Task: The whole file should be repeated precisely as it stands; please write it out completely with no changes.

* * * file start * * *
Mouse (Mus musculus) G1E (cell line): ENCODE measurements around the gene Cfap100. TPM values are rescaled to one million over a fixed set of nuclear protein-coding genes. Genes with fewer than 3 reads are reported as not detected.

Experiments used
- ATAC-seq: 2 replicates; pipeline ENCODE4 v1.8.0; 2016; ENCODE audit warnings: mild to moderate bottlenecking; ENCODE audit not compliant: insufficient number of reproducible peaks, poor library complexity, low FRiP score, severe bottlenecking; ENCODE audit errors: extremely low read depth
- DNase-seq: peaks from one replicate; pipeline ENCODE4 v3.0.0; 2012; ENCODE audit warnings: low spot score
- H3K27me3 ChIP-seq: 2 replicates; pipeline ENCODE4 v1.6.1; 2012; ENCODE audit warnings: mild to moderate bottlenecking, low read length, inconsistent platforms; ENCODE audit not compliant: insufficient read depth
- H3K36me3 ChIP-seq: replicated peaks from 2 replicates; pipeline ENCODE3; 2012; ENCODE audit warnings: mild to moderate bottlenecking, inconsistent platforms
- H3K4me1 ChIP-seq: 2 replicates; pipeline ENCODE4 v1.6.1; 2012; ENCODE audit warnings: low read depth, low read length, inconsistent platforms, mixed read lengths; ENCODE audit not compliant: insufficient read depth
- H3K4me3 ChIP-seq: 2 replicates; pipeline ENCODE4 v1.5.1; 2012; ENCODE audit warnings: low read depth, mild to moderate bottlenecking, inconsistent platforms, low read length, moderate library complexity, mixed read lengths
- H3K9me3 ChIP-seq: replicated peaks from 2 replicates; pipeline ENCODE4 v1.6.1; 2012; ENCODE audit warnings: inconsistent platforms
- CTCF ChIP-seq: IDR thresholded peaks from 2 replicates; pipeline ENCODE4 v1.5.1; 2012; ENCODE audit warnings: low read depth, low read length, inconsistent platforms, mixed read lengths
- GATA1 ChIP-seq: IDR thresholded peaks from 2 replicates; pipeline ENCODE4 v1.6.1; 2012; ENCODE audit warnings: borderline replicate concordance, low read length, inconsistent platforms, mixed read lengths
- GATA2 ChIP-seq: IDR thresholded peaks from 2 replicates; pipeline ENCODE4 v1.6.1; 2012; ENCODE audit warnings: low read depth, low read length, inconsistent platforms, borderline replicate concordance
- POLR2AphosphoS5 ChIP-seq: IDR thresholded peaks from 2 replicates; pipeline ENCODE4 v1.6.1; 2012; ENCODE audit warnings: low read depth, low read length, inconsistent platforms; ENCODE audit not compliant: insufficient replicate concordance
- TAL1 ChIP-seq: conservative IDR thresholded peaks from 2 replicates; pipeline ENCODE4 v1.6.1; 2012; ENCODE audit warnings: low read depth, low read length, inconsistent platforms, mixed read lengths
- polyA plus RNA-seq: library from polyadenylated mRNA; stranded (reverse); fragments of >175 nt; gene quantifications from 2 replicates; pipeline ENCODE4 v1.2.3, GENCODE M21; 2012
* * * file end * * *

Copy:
Mouse (Mus musculus) G1E (cell line): ENCODE measurements around the gene Cfap100. TPM values are rescaled to one million over a fixed set of nuclear protein-coding genes. Genes with fewer than 3 reads are reported as not detected.

Experiments used
- ATAC-seq: 2 replicates; pipeline ENCODE4 v1.8.0; 2016; ENCODE audit warnings: mild to moderate bottlenecking; ENCODE audit not compliant: insufficient number of reproducible peaks, poor library complexity, low FRiP score, severe bottlenecking; ENCODE audit errors: extremely low read depth
- DNase-seq: peaks from one replicate; pipeline ENCODE4 v3.0.0; 2012; ENCODE audit warnings: low spot score
- H3K27me3 ChIP-seq: 2 replicates; pipeline ENCODE4 v1.6.1; 2012; ENCODE audit warnings: mild to moderate bottlenecking, low read length, inconsistent platforms; ENCODE audit not compliant: insufficient read depth
- H3K36me3 ChIP-seq: replicated peaks from 2 replicates; pipeline ENCODE3; 2012; ENCODE audit warnings: mild to moderate bottlenecking, inconsistent platforms
- H3K4me1 ChIP-seq: 2 replicates; pipeline ENCODE4 v1.6.1; 2012; ENCODE audit warnings: low read depth, low read length, inconsistent platforms, mixed read lengths; ENCODE audit not compliant: insufficient read depth
- H3K4me3 ChIP-seq: 2 replicates; pipeline ENCODE4 v1.5.1; 2012; ENCODE audit warnings: low read depth, mild to moderate bottlenecking, inconsistent platforms, low read length, moderate library complexity, mixed read lengths
- H3K9me3 ChIP-seq: replicated peaks from 2 replicates; pipeline ENCODE4 v1.6.1; 2012; ENCODE audit warnings: inconsistent platforms
- CTCF ChIP-seq: IDR thresholded peaks from 2 replicates; pipeline ENCODE4 v1.5.1; 2012; ENCODE audit warnings: low read depth, low read length, inconsistent platforms, mixed read lengths
- GATA1 ChIP-seq: IDR thresholded peaks from 2 replicates; pipeline ENCODE4 v1.6.1; 2012; ENCODE audit warnings: borderline replicate concordance, low read length, inconsistent platforms, mixed read lengths
- GATA2 ChIP-seq: IDR thresholded peaks from 2 replicates; pipeline ENCODE4 v1.6.1; 2012; ENCODE audit warnings: low read depth, low read length, inconsistent platforms, borderline replicate concordance
- POLR2AphosphoS5 ChIP-seq: IDR thresholded peaks from 2 replicates; pipeline ENCODE4 v1.6.1; 2012; ENCODE audit warnings: low read depth, low read length, inconsistent platforms; ENCODE audit not compliant: insufficient replicate concordance
- TAL1 ChIP-seq: conservative IDR thresholded peaks from 2 replicates; pipeline ENCODE4 v1.6.1; 2012; ENCODE audit warnings: low read depth, low read length, inconsistent platforms, mixed read lengths
- polyA plus RNA-seq: library from polyadenylated mRNA; stranded (reverse); fragments of >175 nt; gene quantifications from 2 replicates; pipeline ENCODE4 v1.2.3, GENCODE M21; 2012